Btw, as an intake before the pump I had one of these bubbler attachments lying around the shop https://www.amazon.com/Orbit-SunMate-Hose-End-58049N-Irrigator/dp/B0002YUESC - turns out to be an effective debris filter

One word of warning: since the tubing is really thin, DO NOT put them out in the sun, or at least cover them with a blanket or something until you're ready to hook up the pump. Here in the Vegas sun they get so friggin hot inside that the plastic tubing melts without water running through them!

Numbers: The pump is humming along at 14V/3A, which the buck converter and the 250W panel  delivers without breaking a sweat. Important, the buck converter I bought (see thread above) needs to be programmed to turn on automatically, but that's covered in the manual. Acrylic glass, wood and tubing probably ran about 50 bucks per exchanger give or take.

I timed filling a milk jug and it looks my two redneck exchangers in series, 10 hours a day are spitting out about 70GpH of water heated 16F from intake to output. Planning on adding two more soon.

Here's a picture of one of them in the shop before the acrylic cover was mounted







Attached Images
jpeg solarheater.jpg (124.82 KB, 12 views)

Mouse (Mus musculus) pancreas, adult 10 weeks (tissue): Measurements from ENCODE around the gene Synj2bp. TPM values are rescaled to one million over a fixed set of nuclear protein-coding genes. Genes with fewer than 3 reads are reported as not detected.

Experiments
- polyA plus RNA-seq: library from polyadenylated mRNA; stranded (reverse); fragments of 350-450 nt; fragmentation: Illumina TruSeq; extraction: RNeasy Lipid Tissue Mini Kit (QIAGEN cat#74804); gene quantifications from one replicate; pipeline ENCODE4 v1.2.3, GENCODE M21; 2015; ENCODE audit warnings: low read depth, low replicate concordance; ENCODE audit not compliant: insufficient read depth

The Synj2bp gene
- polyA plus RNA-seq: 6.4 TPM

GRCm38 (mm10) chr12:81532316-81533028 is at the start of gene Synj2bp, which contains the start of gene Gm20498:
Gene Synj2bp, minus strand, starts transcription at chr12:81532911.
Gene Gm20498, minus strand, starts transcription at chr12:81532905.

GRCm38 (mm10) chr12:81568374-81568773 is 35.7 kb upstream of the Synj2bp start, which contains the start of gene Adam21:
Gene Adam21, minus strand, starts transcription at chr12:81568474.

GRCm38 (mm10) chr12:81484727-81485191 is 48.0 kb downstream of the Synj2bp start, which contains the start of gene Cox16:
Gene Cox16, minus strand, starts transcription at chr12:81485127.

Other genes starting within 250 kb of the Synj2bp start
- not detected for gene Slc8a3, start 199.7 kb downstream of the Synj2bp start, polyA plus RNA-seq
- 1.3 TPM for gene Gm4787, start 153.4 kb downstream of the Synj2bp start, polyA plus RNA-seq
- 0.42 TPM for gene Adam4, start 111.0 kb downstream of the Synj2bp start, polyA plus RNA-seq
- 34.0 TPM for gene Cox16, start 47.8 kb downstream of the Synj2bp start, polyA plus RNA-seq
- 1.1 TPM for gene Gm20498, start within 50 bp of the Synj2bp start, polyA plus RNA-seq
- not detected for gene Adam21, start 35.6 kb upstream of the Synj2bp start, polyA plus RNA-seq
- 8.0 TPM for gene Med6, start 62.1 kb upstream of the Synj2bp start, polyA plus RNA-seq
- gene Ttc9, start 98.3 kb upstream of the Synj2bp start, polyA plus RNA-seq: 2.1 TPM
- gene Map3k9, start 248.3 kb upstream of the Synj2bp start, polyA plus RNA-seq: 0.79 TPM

sundug

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Reply with quote  #9 
I built an unglazed collector with 300' of irrigation tubing, it would air lock and not get up to temp. So I built a 4 x 8' collector and put the 300' in it, with twinwall glazing. It melted the several times it stagnated. I replaced with PEX and it has been doing well since. Doug

https://simplysolar.supporttopics.com/post/new-evacuated-tube-spa-swh-7477891?highlight=spa+hot+tub&pid=1304990455

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stmbtwle

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Reply with quote  #10 
Sundug

What did you paint the PEX with? Not much will stick to polyethylene.

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Solar is like the wind. It may be free, but putting it to work isn't!
Willie, Tampa Bay